Today is ANZAC Day, the day Australians and New Zealanders all around the world remember their fallen service men. Why today? It is the anniversary of the start of the ill-fated Gallipoli campaign which marked the first major involvement in a military campaign for these two young countries. Paul Reed has a great post on his blog Out of Battle which explains the Gallipoli campaign and its significance for ANZAC day http://www.somecourt.wordpress.com/.
ANZAC Day acquired a significance for me a couple of years ago. I had always known that several of my grandfather's brothers had fallen during WW1, but try as I might I could only ever find any reference to one of them. It wasn't until I found my cousins in Canada that it dawned on me that I had only ever searched UK military records. A quick reccy of the Commonwealth War Graves site searching Australian forces led me to find Reginald and Ernest Brown, two of my great-uncles. Today's post is all about them.
Reginald was the fifth child and fourth son of Henry and Ellen Brown. He was born in Cardiff - the family spent a few years there - around June 1889. The family moved back to Bristol and my great-grandfather set up a business in Stapleton Road. Reginald attended St Gabriel's School at Easton. After leaving school he became a carter and decided to follow two of his elder brothers in emigrating. He chose to leave for Australia around 1909. He settled in Surrey Hills, Sydney, where his mother's brother, Joseph Warren, lived. He carried on as a carter until 23 May 1915 when he joined the 1st Battalion (7th Reinforcements) Australian Imperial Force at Liverpool, New South Wales.
Pte Brown 2336 was first sent to Gallipoli where he landed on 4 November 1915. His service at Gallipoli didn't last long - by 28 December he was shipping out to Alexandria where he stayed until March 1916. He was then sent to the Western Front, disembarking at Marseilles on 28 March 1916.
Reginald was killed at Pozieres on the Somme between 22 and 25 July 1916 and his body buried in the vicinity - unfortunately his body was not recovered and he has no known grave - he is commemorated on the Villiers-Brettoneaux Memorial. It saddens me that no one can give a precise date of death, but it gives an indication of the intensity of the fighting.
I don't have a photograph of Reginald - or rather I do, I have a family portrait, but I don't know which face is his - I have four unidentified brothers. His army records give a clue though - he was 5 feet 6 inches tall with fair hair and blue eyes.and no scars. His chest measurement was 32/36 inches. You could say that Reginald was small but perfectly formed.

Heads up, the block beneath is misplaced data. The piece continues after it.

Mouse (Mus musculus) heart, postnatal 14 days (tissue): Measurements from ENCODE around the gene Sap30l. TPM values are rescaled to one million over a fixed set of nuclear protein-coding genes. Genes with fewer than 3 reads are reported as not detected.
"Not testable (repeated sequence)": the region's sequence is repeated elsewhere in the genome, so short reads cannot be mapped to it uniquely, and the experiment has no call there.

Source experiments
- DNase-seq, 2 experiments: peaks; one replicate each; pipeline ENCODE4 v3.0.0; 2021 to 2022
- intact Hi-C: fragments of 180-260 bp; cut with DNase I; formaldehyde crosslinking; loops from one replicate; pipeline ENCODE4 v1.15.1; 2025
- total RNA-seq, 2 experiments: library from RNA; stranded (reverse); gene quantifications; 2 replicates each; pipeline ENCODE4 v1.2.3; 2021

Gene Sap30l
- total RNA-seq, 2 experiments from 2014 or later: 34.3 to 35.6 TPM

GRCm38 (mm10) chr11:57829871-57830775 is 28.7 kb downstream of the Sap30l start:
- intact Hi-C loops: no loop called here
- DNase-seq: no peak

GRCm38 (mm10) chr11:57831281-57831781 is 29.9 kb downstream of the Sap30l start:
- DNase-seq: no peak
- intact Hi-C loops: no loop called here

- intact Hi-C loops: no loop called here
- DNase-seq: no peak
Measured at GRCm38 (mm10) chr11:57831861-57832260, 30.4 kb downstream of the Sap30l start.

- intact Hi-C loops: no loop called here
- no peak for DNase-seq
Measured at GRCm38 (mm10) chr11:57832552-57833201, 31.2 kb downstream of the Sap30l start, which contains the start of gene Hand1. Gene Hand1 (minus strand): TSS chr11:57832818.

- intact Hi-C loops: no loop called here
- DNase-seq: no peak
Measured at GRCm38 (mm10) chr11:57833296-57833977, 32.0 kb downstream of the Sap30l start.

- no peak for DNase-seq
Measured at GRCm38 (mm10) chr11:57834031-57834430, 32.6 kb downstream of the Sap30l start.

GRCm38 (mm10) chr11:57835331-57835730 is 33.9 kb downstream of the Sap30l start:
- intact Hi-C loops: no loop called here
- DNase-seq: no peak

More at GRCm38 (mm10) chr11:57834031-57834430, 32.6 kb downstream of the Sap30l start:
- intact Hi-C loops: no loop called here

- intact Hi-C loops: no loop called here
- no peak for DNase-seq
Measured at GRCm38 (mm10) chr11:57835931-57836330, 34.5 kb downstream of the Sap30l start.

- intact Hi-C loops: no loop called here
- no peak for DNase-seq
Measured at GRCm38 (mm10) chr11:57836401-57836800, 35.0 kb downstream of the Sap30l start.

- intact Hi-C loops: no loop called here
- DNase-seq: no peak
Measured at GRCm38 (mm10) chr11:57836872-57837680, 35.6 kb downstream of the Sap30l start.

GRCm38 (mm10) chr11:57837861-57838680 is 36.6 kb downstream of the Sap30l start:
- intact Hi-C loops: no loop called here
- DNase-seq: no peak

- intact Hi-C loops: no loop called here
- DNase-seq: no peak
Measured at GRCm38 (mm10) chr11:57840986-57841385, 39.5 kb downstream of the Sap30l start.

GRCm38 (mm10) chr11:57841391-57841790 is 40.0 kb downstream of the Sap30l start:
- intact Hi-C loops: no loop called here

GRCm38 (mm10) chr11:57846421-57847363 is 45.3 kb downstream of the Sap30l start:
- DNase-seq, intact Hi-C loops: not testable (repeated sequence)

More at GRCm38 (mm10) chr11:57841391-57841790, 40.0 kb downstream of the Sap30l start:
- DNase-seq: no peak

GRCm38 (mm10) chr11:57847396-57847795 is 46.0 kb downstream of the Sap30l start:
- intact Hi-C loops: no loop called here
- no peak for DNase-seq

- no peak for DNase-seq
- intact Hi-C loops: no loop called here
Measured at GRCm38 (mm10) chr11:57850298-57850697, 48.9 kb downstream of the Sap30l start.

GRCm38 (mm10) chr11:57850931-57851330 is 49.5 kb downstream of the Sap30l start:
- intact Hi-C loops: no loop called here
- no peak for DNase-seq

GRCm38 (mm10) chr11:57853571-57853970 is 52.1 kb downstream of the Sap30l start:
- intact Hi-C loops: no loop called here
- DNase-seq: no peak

Ernest was the seventh child and sixth son of Henry and Ellen. He was born in Bristol around 1892. Like Reginald he attended St Gabriel's School. In 1911 he was still in Bristol working in a glass warehouse, but when he emigrated to Australia around 1912 he joined Reginald as a carter. He beat Reginald to join up; he took the King's shilling on 5 March 1915 and was assigned to the 17th Battalion.
Like Reginald, Ernest went to Gallipoli, leaving Australia for the last time on 12 May 1915 and arriving on 16 August 1915. He left two months later, suffering from diarrohea, and was sent to the Brook War Hospital at Woolwich, arriving in early November. By February 1916 he was fit again and proceeded to join his unit. He rejoined his battalion in April and like Reginald went to the Western Front. Ernest was killed in action shortly after his brother - first reports gave his death as occuring between 26 July and 7 August, but this was amended to 2 August 1916. Ernest's fiancee, a Miss A Wiseman of Westbourne Street, Sydney, wrote to the army asking for a more precise date for Ernest's death after learning of it from the papers. I am glad she got an exact date.
Henry and Ellen lost two of their boys within a fortnight - dark days in Bristol. (Sidney Brown died from wounds the following February - Harold, Edwin and my grandfather Philip all made it home.) Again, although Ernest was buried, his body was not recovered and he is commemorated on the same memorial as his brother.
Ernest was even more petite than Reginald - a shade under 5 feet 5 inches, only 127 pounds and a chest of under 35 inches even at maximum expansion. His hair was fair and his eyes blue. He had a mole on his right shoulder. Again - good things come in small packages (Miss Wiseman would have agreed).
Reginald and Ernest were not forgotten. Their uncle Joseph and his family placed In Memoriam notices in the Sydney papers on the anniversary of Reg and Ern's deaths, as did a couple of friends. In finding the records of their army service I was able to trace the family of their eldest brother Joseph who emigrated to Perth. They too remember Reginald and Ernest on ANZAC Day - I am privileged to be able to join them this year.
Lest we forget.
My Research Week: 25 Jan 2015
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